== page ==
To Edmund Randolph
Orange March 10. 1785.
My dear Sir
Your favour of the 12 Ulto. came safe to hand through the conveyance of Capt. Barber together with the several articles inclosed. The letter from Mr. Jefferson speaks of the state of things on the 11th. of Novr. on the other side of the Atlantic as follows. “The lamp of war is kindled here not to be extinguished but by torrents of blood. The firing of the Dutch on an Imperial vessel going down the Scheld, has been followed by the departure of the Imperial Minister from the Hague without taking leave. Troops are in motion on both sides towards the Scheld, but probably nothing will be done till the Spring. This Court has been very silent as to the part they will act. Yet their late treaty with Holland, as well as a certainty that Holland would not have proceeded so far without assurance of aid, furnish sufficient ground to conclude they will side actively with the Republic. The King of Prussia it is believed will do the same. He has patched up his little disputes with Holland & Dantzic. The prospect is that Holland, France, Russia & the Por[te] will be engaged against the two Imperial Courts. England I think will remain neu[tral]. Their hostility towards us has attained an incredible height. Notwithstanding this they expect to keep our trade & cabotage to themselves by the virtue of their proclamation. They have no idea that we can so far act in concert as to establish retaliating measures. Their Irish Affairs will puzzle them extremely. Should things get into confusion there perhaps they will be more disposed to wish a friendly connection with us. The Congress which met on the 25 of Ocr. consisted of deputies from 8 Counties only. They came to resolutions on the reform of Parliamt. & adjd. to the 20 of Jany. recommending to the other Counties to send deputies then.”1
I learn from an intelligent person lately from Kentucky that the Convention there produced nothing but a statement of grievances & a claim of redress. The topic of independence was not regularly brought forward at all, and scarcely agitated without doors.2 It is supposed that the late extension of the tax on patents which as it stood before is on the list of grievances, will turn the scale, in favor of that measure.3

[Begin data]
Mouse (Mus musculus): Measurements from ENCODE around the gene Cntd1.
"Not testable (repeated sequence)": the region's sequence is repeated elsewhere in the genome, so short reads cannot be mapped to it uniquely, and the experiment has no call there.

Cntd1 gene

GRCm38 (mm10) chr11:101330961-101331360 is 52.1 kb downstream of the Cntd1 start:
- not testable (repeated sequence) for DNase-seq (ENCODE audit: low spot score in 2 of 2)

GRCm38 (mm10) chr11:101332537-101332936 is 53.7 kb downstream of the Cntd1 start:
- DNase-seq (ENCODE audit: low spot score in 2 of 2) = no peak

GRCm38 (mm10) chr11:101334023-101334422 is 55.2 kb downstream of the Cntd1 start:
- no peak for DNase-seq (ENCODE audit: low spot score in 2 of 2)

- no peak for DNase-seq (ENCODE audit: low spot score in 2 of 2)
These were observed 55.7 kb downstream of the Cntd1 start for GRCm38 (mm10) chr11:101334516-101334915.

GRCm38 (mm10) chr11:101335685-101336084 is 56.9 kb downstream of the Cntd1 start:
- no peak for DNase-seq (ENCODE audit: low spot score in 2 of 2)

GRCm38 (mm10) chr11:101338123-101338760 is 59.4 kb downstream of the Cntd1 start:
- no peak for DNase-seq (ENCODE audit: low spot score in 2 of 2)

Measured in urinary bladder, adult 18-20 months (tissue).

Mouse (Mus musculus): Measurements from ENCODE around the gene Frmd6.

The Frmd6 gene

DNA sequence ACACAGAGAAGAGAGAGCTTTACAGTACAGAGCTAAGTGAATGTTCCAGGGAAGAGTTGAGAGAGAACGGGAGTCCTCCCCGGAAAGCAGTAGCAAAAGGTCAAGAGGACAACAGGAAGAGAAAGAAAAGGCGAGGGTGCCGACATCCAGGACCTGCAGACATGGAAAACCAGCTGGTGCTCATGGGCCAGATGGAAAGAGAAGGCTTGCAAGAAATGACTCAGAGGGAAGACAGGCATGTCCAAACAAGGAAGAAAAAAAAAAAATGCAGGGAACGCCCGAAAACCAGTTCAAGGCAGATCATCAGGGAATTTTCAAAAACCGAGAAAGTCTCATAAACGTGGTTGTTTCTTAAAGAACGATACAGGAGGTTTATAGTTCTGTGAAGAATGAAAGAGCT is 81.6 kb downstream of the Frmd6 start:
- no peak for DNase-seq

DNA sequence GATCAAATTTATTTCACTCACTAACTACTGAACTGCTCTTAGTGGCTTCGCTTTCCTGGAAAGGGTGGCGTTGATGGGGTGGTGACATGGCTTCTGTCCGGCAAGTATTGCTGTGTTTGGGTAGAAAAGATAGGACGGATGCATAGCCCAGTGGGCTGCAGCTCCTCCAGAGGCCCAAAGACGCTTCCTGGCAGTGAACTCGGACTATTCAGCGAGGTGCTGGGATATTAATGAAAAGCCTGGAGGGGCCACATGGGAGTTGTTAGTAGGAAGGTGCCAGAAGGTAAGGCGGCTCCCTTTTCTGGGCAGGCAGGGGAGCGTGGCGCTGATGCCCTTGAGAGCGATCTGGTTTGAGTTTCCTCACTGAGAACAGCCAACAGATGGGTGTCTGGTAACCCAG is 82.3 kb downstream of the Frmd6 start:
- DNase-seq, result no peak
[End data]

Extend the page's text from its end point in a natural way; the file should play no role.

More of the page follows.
Mr. Norton called on me about a week ago on his way to Fredg.4 If you sd. have recd no later information from Albemarle, it may be a satisfaction to Mrs. Randolph to know that her friends in that quarter were then well—present my best respects to her & beleive me to be with the sincerest affection your friend & servt.
J. Madison Jr
RC (DLC). Docketed by Randolph and marked, “(private).” Addressed to Randolph at Richmond.
2. The convention in Kentucky met at Danville on 27 Dec. 1784 and issued a list of “greevances” that included complaints over special taxes levied on settlers in the district (Abernethy, “Journal of the First Kentucky Convention,” Journal of Southern History, I , 67–78). JM’s informant misled him, for the “topic of independence” was the gist of a resolution that held the remoteness of Richmond from the district was a burden “which can not be redressed whilst it [Kentucky] remains a part of Virginia.” The convention also objected “Because … large Sums of Money [were] drained from the District in consequence of its connection with the Eastern part of the State,” and proposed that another meeting be held in May 1785 to consider “the Expediency of the proposed Seperation.”
3. “The late extension of the tax on patents” was a levy of five shillings per hundred acres to be collected when a land title was issued on estates of more than 1,400 acres (Hening, Statutes description begins William Waller Hening, ed., The Statutes at Large; Being a Collection of All the Laws of Virginia, from the First Session of the Legislature, in the Year 1619 (13 vols.; Richmond and Philadelphia, 1819–23). description ends , XI, 445). The tax had been approved by the Oct. 1784 session of the General Assembly and was particularly offensive to some land speculators serving at the Danville convention. JM’s friend Caleb Wallace had been present at the convention and had voted against the resolution protesting the five-shilling tax.
4. John Hatley Norton was Mrs. Randolph’s brother-in-law (Mason, ed., John Norton & Sons, p. 518).